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Why Nioh Is Not A Dark Souls Clone

Over the past few years, a new sub-genre of Dark Souls inspired Action-RPG and games in general seems to have emerged, unofficially named “Souls-like”, “Souls-style” or aggressively “Souls-clone”. We have seen this label bring hatred towards excellent games such as Lords of the Fallen and Salt and Sanctuary, and promotion to others that aimed to captivate the “Souls audience”. And while there is no question in our mind that inspiration and love of games makes for certain characteristics of some games to bleed over the creations of developers worldwide, we are currently taking exception to the characterization of Nioh as a “Souls Clone”. Recently, we had a friendly discussion where someone mentioned that Nioh tried so hard to be Dark Souls, it was terrible for trying to “pass off” as a Souls game. One could spend hours detailing things that make the Souls series what they are, and how other games are similar, which of them are heavily influenced, and which are simply using clever marketing to obtain fame by association.

But we believe it is the differences, not the similarities, that should determine if a game is trying to emulate another or not. A shortage of differences would surely demonstrate no creativity. Some people assume that the game being “difficult” means it’s copying souls – when the difficulty has been a trademark of the Ninja Gaiden series long before Souls existed. Others think the recovering your XP from your dead body is souls, when that has been around the mainstream since Diablo, again long before Souls existed. Weapon stat scaling is also not a Souls trademark, and Nioh’s stat scaling can be partially re-forged into other things, with weapon classes having an overall scaling that is not the same as Dark Souls has gotten us used to.

Here’s a List of Very Crucial Ways in Which Nioh is Very Much Not Souls: Set character, set story, set outcomes. There is only one ending, only one story and it’s all based on real events and features real characters of history around the Battle of Sekigahara. The story is clearly spelled out in a log, rather than hidden behind item descriptions. No interconnected world, no main hub with merchant havens, instead you get repeatable Main Missions, submissions, boss challenge rooms and training missions to unlock skills. No NG+ reset: Everything stays open, you can continue to play NG as you play NG+ No “meta”, no coop level limits Stats, skills and builds have no needed caps or “optimization”, there’s no meta. Gear/Loot is like Diablo, color coded, random and tons of it. You have to farm and grind to obtain weapons and materials to then forge more. Souls has pre-determined drops and very limited crafting, with no rarity or special bonuses to secondary stats. Set bonuses There are Armor Sets that give special bonuses to create builds that resonate with guardian spirits, etc. There is no such thing like that in Souls; wearing a full set of armor is often just done for fashion.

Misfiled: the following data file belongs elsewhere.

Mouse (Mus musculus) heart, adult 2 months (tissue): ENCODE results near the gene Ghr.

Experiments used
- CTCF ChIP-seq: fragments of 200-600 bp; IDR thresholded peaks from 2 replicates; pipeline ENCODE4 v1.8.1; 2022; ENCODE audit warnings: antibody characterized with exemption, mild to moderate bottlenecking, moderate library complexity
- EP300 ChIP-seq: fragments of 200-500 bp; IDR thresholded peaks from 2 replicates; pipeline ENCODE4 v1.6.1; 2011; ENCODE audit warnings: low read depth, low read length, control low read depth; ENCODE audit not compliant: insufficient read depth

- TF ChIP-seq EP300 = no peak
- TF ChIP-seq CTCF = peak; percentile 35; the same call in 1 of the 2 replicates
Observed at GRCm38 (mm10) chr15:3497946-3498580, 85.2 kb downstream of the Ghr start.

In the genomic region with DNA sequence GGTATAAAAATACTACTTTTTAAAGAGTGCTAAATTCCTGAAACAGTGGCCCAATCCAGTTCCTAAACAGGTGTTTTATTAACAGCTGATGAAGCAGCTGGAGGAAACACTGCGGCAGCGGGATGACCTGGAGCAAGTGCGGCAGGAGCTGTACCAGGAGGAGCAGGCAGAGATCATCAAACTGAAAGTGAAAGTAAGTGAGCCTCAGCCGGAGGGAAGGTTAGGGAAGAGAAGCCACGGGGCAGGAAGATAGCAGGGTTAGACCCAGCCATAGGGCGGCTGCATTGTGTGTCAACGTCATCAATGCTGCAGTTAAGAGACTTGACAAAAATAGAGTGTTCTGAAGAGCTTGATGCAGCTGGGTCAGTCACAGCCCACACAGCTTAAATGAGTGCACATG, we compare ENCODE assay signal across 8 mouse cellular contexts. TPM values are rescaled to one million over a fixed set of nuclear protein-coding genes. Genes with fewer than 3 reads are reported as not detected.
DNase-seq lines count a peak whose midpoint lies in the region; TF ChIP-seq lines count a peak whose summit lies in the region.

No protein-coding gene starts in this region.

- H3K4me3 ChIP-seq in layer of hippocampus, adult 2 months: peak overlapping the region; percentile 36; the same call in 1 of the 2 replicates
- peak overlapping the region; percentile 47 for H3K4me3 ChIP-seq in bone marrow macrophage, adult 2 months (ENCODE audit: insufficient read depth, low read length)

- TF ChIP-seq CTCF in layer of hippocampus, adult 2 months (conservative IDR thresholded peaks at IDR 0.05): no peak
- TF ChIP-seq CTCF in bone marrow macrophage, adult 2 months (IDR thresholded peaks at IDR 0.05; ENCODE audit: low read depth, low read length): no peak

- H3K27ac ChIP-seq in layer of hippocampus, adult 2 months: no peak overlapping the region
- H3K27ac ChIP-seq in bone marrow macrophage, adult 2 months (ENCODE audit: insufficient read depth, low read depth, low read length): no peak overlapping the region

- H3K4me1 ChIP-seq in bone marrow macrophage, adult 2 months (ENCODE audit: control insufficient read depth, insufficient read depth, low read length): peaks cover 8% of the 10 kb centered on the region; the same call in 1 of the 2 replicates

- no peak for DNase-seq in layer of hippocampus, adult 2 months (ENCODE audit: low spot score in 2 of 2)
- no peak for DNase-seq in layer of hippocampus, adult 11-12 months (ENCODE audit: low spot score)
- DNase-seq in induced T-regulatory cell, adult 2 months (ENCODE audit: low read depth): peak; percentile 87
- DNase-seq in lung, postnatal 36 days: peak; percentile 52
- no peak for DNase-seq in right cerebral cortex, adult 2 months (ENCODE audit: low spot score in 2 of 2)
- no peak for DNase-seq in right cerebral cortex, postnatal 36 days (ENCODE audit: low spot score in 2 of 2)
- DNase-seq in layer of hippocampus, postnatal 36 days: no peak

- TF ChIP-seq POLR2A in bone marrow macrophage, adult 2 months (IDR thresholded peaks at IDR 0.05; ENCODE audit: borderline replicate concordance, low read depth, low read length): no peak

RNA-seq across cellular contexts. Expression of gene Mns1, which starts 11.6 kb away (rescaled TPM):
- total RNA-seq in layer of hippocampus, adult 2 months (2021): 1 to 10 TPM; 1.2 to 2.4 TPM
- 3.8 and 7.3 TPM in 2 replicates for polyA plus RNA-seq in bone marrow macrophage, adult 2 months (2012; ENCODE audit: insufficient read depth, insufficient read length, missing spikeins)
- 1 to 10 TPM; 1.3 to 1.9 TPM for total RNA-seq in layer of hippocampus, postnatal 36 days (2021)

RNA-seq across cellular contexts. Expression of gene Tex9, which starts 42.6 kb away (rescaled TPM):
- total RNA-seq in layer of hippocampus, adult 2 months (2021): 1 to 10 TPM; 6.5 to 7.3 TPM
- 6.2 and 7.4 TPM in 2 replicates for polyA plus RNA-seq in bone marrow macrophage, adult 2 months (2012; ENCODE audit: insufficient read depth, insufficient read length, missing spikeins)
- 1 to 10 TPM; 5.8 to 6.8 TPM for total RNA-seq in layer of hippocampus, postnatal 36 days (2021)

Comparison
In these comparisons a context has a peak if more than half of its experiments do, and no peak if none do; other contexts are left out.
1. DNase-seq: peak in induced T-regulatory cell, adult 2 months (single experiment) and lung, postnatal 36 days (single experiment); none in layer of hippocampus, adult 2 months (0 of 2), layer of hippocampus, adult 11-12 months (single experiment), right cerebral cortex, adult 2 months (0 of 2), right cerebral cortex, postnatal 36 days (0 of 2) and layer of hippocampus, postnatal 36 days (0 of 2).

Enemies are actual folklore creatures Like the Witcher, not like the Souls series where they are just made up. This makes them more interesting to me in general, as the imagination and folklore of real cultures makes for more interesting stories than what a dev team can come up with. Skills & skillpoints for character development and Combos The fact skills even exist for your weapons and that you have to use skillpoints makes this a completely different experience. You must perform combos and select skills for your weapons, including adding a special Guardian Spirit that grants protection and special attacks.

Combat is very fast paced Like Bloodborne, but with blocking in mind. Ki can be recovered by smart execution of ki pulses, making combat much more fluid and fast than dark souls, and making stamina management considerably different. Enemies are also faster, and can perform similar skills to the ones you use. Ranged combat Taking out enemies from distance is actually viable. You can one shot enemies with an arrow to the head, and you can use your cannon to make boss fights quicker. Some armor sets have bonuses to ranged attacks and ammo preservation. Souls games have repeatedly failed magic and ranged users in the past installments. Boss design Bosses are made for fast dashes and reflexes, and they feature ranged and close-range attacks to counter your different approaches. Collectibles The game features collectibles through Kodamas and Hot Springs that the Souls series don’t have. Finding both of these also give you in-game bonuses beyond the trophies you get for collecting them. This list could go on but the short version is: there’s so much that makes the game so different, that it deserves to stand on its own and not be labeled a “clone”.

We have played the Ninja Gaiden titles a lot, and we’re familiar with Team Ninja’s work product. We think that MMOs had more influence on this title than Souls did, although we do find certain lovable similarities such as the traps within the levels including large boulders. But the core of the game, the combat and gameplay and setting feels so entirely different that we don’t think they are directly comparable. Rather than a brother or son, Nioh is Dark’s Souls fourth cousin removed. What do you think? More differences to highlight? Share your thoughts with us!.

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